gms | German Medical Science

G-I-N Conference 2012

Guidelines International Network

22.08 - 25.08.2012, Berlin

Conflict of Interest Policies for Organizations Producing a Large Number of Clinical Practice Guidelines

Meeting Abstract

  • S.L. Norris - Oregon Health & Science University, Portland, OR, USA
  • H.K. Holmer - Oregon Health & Science University, Portland, OR, USA
  • B.U. Burda - Kaiser Permanente Center for Health Research, Portland, OR, USA
  • L.A. Ogden - Oregon Health & Science University, Portland, OR, USA
  • R. Fu - Oregon Health & Science University, Portland, OR, USA

Guidelines International Network. G-I-N Conference 2012. Berlin, 22.-25.08.2012. Düsseldorf: German Medical Science GMS Publishing House; 2012. DocO50

DOI: 10.3205/12gin082, URN: urn:nbn:de:0183-12gin0823

Published: July 10, 2012

© 2012 Norris et al.
This is an Open Access article distributed under the terms of the Creative Commons Attribution License (http://creativecommons.org/licenses/by-nc-nd/3.0/deed.en). You are free: to Share – to copy, distribute and transmit the work, provided the original author and source are credited.


Outline

Text

Background: Conflict of interest (COI) of clinical practice guideline (CPG) sponsors and authors is an important potential source of bias in CPG development.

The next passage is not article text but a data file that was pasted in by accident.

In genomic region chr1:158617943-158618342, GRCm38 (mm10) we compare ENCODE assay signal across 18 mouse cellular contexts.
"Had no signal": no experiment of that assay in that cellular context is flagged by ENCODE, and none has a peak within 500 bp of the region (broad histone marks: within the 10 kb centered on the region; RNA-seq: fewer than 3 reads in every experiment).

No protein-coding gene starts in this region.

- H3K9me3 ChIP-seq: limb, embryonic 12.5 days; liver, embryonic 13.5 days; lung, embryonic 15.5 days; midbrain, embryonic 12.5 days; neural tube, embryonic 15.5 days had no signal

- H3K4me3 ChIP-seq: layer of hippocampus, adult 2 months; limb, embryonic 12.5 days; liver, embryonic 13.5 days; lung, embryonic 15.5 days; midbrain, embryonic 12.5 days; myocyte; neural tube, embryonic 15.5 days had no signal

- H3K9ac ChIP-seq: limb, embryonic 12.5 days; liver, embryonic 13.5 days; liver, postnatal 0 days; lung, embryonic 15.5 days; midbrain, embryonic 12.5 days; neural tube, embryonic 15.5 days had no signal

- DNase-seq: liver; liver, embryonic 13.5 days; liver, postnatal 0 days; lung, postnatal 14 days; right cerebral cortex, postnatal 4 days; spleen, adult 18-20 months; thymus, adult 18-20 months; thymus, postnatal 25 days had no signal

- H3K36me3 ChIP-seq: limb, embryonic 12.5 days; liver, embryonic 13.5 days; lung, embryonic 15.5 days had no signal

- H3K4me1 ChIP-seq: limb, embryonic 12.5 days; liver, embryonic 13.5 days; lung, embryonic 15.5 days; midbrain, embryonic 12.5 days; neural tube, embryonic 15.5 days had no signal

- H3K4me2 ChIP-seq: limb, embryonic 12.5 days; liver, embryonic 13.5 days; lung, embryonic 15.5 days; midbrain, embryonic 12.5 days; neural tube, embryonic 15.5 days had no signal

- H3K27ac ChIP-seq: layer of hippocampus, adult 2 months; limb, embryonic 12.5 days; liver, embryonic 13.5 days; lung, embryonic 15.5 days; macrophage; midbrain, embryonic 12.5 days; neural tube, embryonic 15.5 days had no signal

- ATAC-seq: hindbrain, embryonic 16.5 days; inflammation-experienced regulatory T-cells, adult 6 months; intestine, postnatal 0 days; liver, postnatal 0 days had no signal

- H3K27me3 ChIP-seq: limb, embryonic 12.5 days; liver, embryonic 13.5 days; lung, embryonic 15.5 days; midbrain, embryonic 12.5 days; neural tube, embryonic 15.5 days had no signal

Objectives: To describe the COI policies for organizations currently producing a large number of CPGs, and to determine if these policies meet 2011 US Institute of Medicine (IOM) standards.

Methods and Findings: We identified organizations with five or more guidelines listed in the National Guideline Clearinghouse between January 1, 2009 and November 5, 2010. We obtained the COI policy for each organization from publicly accessible sources and compared those policies to seven IOM standards related to COI.

Results: 37 organizations fulfilled our inclusion criteria, of which 17 (46%) had a COI policy directly related to CPGs. These COI policies varied widely with respect to types of COI addressed, from whom disclosures were collected, monetary thresholds for disclosure, and approaches to management. No organization adhered to all of the IOM standards that were examined, and nine organizations did not meet even one standard.

Discussion: COI policies among organizations producing a large number of CPGs currently do not measure up to the recently-released IOM standards related to COI disclosure and management. In addition, IOM standards do not address accessibility of COI policies, the relevance of secondary interests to the primary interest, the optimal presentation of disclosures, and accountability for accurate disclosures.

Implications: CPG developers need to make significant improvements in their current policies and in their implementation in order to optimize the quality and credibility of their guidelines.